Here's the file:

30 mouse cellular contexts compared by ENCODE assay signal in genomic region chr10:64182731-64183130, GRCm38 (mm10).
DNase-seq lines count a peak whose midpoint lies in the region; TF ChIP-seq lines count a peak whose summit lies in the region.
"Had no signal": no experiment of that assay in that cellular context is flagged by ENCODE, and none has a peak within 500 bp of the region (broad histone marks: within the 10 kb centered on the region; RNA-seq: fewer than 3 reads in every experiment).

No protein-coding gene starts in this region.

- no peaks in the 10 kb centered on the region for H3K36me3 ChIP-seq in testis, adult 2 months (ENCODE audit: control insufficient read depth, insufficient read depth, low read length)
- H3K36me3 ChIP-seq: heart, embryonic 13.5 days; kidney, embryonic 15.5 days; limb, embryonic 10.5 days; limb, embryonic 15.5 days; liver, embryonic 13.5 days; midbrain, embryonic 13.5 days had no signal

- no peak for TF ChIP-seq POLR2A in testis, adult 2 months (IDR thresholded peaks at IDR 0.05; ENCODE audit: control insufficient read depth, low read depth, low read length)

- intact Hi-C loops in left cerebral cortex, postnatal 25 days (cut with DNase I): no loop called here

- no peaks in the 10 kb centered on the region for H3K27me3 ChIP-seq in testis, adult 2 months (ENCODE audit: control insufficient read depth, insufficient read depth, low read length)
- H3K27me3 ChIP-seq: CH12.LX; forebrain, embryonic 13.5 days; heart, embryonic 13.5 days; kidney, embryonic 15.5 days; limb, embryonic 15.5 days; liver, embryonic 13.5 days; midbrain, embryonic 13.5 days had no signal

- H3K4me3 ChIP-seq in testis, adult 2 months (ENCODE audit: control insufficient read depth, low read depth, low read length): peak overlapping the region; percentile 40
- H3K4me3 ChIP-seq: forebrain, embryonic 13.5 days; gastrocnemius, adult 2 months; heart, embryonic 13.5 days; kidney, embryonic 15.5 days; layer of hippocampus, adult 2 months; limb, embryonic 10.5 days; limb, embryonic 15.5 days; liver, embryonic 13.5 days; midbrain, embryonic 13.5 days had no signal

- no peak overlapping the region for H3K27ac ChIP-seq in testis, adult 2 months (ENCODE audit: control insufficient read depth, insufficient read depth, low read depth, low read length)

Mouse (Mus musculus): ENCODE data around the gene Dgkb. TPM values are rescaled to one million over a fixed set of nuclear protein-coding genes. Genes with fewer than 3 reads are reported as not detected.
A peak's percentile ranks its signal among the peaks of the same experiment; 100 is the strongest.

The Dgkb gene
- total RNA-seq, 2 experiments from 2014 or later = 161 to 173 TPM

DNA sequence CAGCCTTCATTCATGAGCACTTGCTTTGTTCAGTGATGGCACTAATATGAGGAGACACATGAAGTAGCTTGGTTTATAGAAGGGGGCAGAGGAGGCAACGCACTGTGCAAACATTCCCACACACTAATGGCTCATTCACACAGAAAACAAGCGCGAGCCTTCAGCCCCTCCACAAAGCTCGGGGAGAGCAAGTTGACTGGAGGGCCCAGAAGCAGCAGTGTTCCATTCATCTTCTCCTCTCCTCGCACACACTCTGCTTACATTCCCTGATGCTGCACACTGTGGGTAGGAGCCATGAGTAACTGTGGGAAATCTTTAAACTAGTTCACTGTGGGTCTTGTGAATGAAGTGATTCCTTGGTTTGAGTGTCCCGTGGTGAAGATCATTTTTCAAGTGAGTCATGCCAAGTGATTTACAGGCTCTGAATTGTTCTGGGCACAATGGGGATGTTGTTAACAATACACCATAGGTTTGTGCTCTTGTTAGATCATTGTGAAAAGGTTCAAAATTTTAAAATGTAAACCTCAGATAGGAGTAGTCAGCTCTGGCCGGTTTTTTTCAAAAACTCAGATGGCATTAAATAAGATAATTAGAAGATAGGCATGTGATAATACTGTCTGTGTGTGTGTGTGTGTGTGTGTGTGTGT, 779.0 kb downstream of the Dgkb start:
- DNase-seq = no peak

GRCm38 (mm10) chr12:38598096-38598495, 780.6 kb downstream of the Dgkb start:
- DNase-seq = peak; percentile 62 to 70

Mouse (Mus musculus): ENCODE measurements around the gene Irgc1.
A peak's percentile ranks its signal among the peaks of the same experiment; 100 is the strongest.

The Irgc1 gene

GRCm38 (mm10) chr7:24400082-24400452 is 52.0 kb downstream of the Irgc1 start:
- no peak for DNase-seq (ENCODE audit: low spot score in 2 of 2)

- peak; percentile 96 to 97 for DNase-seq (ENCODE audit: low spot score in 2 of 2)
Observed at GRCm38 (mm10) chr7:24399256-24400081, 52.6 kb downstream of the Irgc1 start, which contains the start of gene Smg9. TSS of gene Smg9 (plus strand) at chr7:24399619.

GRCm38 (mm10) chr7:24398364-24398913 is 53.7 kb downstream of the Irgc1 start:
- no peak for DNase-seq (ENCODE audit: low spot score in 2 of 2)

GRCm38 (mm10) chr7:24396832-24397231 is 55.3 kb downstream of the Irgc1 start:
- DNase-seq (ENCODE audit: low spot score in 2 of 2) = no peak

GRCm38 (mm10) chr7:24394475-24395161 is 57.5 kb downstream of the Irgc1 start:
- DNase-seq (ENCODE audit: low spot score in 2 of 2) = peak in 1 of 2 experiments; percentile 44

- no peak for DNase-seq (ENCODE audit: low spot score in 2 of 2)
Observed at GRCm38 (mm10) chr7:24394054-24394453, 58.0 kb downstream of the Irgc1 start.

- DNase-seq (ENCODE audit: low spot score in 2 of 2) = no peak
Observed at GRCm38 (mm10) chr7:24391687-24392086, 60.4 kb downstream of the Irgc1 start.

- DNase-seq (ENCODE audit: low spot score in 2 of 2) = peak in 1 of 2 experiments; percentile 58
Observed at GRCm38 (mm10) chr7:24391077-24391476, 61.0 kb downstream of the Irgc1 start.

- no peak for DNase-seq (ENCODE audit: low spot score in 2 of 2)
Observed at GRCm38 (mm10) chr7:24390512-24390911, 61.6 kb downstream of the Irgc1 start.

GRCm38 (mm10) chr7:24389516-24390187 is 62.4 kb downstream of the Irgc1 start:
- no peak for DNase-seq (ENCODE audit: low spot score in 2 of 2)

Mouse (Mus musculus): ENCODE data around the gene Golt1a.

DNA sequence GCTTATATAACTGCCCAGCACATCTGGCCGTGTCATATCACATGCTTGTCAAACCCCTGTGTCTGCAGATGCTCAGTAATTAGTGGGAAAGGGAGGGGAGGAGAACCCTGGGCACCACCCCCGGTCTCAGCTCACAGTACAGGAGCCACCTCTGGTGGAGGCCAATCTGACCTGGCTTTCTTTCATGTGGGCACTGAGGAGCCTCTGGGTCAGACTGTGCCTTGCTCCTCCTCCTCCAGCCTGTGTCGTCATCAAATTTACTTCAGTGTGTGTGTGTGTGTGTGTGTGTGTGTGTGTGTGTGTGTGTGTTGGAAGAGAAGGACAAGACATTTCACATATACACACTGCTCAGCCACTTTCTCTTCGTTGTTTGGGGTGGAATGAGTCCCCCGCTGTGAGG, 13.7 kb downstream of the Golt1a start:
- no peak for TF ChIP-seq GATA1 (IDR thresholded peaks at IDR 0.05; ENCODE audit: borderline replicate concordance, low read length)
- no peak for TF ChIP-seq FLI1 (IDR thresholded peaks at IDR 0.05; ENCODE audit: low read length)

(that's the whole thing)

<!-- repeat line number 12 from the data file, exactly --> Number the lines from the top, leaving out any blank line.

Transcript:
- H3K4me3 ChIP-seq: forebrain, embryonic 13.5 days; gastrocnemius, adult 2 months; heart, embryonic 13.5 days; kidney, embryonic 15.5 days; layer of hippocampus, adult 2 months; limb, embryonic 10.5 days; limb, embryonic 15.5 days; liver, embryonic 13.5 days; midbrain, embryonic 13.5 days had no signal